What blogging hath wrought

John Biggs has written a reflection for TechCrunch on the impact that the internet, blogging, and social media has had on how we consume news:

Because my experience is a microcosm of what happened to media in the 21st century, it can begin to explain how we ended up in an era of intentional ignorance and with a truly broken media. The tools we perfected in those early days were some of the most pernicious and powerful tools in existence, honed to razor sharpness to cut off only the fattest parts of the truth, abandoning the nuance. We were not originally butchers – we had loftier goals – but when traffic (and traffic bonuses) became our driving impetus and when Google advertisers valued eyeballs over brains we had to provide content that fit a certain mindset and provide it at speed. It was as if we had invented a steam engine and set off across the landscape without inventing a brake. And we had limitless tons of coal.

“What if writing, full stop, isn’t a job anymore?”

Bryan Curtis over at The Ringer has some thoughtful reflections on last week’s MTV craziness:

Let’s imagine a pivot to video is genuine rather than just a scheme to give everyone a pink slip. Other than Vice and a few other shops, there’s almost no model for what a good web video job would be. Last week, Vanity Fair unveiled a profile of Serena Williams with beautiful photos from Annie Leibovitz and a story from Buzz Bissinger. But as The Awl’s Silvia Killingsworth wrote, a video that accompanied the article was just a collage of Leibovitz photos and pull quotes from the article. The article’s sentences were labored over; the pictures were composed; the video was an afterthought.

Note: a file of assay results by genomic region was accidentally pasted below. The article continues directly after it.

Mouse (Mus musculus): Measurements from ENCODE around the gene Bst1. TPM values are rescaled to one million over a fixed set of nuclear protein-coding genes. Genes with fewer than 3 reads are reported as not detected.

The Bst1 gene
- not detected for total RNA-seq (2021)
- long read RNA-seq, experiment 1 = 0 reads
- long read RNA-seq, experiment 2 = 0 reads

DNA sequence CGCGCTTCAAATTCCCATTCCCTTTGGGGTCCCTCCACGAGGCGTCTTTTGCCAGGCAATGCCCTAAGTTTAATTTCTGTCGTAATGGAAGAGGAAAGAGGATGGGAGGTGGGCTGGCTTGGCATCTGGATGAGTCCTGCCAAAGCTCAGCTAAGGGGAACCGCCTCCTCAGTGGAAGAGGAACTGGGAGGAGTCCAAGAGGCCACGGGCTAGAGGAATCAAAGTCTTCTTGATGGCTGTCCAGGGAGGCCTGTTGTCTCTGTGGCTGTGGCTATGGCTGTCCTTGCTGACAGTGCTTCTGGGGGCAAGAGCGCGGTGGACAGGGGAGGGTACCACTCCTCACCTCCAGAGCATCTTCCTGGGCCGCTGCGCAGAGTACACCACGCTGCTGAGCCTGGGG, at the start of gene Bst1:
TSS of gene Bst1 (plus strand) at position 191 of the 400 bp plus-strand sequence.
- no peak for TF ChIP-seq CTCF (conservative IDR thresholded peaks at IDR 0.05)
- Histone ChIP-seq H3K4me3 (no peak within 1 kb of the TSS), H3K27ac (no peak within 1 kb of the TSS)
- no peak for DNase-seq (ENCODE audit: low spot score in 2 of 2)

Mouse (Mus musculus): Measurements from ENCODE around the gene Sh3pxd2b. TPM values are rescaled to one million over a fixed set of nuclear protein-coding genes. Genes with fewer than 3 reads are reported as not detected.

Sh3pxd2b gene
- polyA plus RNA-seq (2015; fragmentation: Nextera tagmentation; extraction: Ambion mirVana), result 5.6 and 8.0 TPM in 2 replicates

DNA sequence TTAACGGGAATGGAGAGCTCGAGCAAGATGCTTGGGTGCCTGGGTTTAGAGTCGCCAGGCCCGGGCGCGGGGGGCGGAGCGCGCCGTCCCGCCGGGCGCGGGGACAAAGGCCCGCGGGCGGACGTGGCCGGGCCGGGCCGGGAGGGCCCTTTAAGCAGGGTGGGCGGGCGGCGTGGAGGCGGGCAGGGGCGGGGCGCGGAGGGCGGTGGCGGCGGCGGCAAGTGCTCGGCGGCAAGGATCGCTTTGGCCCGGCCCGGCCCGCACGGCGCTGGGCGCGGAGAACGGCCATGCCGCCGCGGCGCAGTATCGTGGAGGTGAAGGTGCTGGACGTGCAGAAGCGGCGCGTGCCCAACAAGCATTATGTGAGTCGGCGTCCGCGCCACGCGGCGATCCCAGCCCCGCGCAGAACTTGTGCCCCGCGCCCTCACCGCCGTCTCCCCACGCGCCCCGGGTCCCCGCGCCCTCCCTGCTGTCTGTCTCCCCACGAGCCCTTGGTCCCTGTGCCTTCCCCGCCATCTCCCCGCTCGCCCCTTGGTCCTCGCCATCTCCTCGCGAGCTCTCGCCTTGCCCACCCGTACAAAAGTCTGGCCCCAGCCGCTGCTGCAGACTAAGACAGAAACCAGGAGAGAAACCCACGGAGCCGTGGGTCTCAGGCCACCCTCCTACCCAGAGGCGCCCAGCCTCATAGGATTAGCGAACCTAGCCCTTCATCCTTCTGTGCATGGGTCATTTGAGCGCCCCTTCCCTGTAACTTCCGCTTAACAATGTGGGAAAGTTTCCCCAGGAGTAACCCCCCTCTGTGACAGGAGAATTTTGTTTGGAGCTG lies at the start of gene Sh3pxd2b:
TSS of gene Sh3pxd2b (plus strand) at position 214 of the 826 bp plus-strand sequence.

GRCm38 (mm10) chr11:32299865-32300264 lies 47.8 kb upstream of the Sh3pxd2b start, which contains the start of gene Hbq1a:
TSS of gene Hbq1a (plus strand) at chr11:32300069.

Some of this may just be timing. A decade ago, if a web publication said it was “pivoting to podcasting,” the news would have been greeted like the End Times. Now, getting tapped for a podcast is like earning a journalistic merit badge. In a few cases, writers have realized they could both write and pod. In others, writers realized that if a zippy conversation about the news of the week consumed the time they’d have otherwise spent crafting a memorable piece, well, that’s the price of success. It’s a lot easier to have the zippy conversation.

The culling of online publications will likely continue as viable business models for video sort themselves out. In the meantime, let the good times roll.